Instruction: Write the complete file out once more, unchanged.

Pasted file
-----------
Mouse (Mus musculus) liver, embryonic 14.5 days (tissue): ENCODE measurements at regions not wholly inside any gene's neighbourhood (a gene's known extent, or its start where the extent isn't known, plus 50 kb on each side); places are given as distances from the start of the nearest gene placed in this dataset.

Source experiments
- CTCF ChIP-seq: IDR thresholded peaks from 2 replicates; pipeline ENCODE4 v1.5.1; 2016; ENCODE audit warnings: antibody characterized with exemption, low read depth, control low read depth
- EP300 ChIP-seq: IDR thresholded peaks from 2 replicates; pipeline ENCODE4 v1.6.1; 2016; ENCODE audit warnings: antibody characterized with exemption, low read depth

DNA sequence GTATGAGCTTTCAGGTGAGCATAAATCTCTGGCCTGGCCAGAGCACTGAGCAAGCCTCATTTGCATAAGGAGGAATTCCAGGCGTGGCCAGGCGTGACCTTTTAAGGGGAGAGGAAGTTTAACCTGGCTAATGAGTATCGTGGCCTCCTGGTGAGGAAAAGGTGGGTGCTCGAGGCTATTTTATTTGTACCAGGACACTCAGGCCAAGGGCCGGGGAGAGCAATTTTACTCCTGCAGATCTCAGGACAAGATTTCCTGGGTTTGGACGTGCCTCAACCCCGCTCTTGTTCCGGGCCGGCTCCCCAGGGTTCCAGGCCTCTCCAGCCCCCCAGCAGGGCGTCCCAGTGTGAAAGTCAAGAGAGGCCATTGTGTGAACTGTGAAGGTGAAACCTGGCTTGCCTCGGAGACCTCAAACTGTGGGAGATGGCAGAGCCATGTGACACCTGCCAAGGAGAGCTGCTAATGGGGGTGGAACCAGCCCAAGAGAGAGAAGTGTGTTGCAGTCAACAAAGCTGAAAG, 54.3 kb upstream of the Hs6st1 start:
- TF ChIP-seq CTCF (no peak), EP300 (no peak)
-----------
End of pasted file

Mouse (Mus musculus) liver, embryonic 14.5 days (tissue): ENCODE measurements at regions not wholly inside any gene's neighbourhood (a gene's known extent, or its start where the extent isn't known, plus 50 kb on each side); places are given as distances from the start of the nearest gene placed in this dataset.

Source experiments
- CTCF ChIP-seq: IDR thresholded peaks from 2 replicates; pipeline ENCODE4 v1.5.1; 2016; ENCODE audit warnings: antibody characterized with exemption, low read depth, control low read depth
- EP300 ChIP-seq: IDR thresholded peaks from 2 replicates; pipeline ENCODE4 v1.6.1; 2016; ENCODE audit warnings: antibody characterized with exemption, low read depth

DNA sequence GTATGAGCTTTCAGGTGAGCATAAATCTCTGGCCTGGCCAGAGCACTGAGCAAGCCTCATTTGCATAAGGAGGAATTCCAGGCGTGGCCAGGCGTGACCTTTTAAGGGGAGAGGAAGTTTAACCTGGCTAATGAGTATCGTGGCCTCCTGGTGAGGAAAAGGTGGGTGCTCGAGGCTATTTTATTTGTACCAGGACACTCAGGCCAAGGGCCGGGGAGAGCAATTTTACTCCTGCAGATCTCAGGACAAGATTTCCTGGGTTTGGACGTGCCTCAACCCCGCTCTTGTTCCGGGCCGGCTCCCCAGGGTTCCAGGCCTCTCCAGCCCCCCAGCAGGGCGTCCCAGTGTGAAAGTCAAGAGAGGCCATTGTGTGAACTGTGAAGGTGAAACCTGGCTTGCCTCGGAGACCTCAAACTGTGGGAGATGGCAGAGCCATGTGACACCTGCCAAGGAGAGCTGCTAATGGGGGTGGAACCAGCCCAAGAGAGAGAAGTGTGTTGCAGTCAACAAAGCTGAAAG, 54.3 kb upstream of the Hs6st1 start:
- TF ChIP-seq CTCF (no peak), EP300 (no peak)